Money Transfer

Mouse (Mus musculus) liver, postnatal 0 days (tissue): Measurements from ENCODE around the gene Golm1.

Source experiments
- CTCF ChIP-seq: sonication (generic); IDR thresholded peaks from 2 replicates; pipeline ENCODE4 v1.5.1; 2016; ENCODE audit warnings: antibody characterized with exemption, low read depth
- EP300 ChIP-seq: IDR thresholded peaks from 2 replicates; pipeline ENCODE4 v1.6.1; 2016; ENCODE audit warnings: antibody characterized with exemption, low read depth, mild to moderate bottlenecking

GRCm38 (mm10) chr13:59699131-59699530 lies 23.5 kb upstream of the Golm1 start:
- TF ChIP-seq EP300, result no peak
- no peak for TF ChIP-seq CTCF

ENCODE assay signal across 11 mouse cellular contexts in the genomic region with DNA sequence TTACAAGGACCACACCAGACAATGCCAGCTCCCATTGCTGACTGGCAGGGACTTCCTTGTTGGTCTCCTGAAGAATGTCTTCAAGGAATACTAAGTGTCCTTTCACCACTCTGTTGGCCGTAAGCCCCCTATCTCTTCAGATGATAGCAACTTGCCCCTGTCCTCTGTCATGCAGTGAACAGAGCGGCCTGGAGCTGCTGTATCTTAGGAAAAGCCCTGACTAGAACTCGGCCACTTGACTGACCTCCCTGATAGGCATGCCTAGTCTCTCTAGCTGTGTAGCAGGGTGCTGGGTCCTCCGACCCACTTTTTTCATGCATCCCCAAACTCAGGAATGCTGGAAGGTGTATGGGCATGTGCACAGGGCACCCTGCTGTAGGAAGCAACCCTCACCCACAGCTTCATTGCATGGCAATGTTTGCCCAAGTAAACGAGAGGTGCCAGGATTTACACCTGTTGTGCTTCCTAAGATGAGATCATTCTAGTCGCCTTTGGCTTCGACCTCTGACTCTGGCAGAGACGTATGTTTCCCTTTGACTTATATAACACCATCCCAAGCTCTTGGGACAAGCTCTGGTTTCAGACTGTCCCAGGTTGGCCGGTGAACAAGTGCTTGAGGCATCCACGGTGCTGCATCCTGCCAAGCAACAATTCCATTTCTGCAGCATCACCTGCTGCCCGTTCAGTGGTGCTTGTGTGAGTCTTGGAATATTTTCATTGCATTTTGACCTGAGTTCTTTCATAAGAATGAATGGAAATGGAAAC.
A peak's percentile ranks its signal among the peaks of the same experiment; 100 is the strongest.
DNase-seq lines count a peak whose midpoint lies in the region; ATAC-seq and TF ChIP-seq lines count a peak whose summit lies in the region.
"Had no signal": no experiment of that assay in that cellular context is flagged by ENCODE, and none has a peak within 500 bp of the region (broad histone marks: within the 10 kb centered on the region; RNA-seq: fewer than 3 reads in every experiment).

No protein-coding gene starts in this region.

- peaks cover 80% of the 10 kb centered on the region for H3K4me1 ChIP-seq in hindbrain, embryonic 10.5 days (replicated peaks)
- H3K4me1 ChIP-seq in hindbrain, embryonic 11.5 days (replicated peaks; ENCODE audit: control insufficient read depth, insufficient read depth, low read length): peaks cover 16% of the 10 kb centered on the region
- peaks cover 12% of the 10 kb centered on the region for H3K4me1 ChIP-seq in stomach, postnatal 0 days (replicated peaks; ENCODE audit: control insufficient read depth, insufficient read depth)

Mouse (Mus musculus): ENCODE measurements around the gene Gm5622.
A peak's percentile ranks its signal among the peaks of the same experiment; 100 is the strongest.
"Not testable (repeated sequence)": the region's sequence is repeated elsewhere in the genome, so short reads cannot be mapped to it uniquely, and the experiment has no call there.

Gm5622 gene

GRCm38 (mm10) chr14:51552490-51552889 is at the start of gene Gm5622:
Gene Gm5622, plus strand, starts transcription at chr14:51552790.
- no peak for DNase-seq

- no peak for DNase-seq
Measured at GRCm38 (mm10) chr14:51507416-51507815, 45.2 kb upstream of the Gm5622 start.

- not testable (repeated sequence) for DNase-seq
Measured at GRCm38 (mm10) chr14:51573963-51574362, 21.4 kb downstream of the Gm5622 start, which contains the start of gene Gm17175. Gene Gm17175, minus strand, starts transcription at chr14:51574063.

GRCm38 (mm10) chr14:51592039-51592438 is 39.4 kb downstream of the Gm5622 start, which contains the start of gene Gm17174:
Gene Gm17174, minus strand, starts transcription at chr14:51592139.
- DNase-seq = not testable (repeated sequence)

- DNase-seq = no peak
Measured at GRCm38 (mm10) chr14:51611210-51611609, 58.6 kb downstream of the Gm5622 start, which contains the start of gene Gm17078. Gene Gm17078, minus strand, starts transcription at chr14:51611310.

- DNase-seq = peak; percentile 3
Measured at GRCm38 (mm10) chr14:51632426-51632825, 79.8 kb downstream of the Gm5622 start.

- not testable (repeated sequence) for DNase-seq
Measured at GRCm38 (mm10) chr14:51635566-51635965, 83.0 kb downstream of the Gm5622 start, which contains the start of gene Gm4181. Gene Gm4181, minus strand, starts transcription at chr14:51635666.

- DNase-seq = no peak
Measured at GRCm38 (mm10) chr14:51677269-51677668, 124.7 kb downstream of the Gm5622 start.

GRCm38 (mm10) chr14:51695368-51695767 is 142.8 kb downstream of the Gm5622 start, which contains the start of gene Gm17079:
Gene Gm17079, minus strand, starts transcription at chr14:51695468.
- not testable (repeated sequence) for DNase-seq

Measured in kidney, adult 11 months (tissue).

The act of transferring money from one place to another place. This may occur electronically or physically. One company which facilitates money transfers is Western Union. Businesses and individuals need to send money to distant places for many reasons, including to pay debts, make purchases or simply to send funds to a family member who's short on cash. Whatever the reason, money transfers (also called wire transfers) provide a fast and secure means of sending money. A money transfer or wire transfer is an order placed with a financial institution or wire-transfer service provider such as Western Union to disburse funds a person has provided to another party. Banks and wire-transfer providers have networks of affiliated financial institutions or agents worldwide that complete the requested transfer of funds on a person's behalf, usually for a modest fee. Today the majority of money transfers are carried out by electronic funds transfer (EFT) using the Internet. There are two major types of money transfers. A business or individual may authorize a money transfer through a bank. The most common alternative is to pay the money to a third-party provider like Western Union or PayPal and indicate where the money is to be sent. A third form of money transfer using email is employed by the five largest Canadian banks, but this method is generally avoided elsewhere because of concerns over the security of email communications. The main advantages of money transfers today remain the same as those in 1837. Wire transfers are fast and secure; electronic funds transfer has only made these advantages greater. Low cost is another benefit. Providers such as Western Union charge modest fees, and electronic funds transfer using one’s own bank account is often free. For creditors who have a problem debt, using a service such as Western Union Quick Collect provides added security, since the company will authorize the transfer only when the money has actually been paid.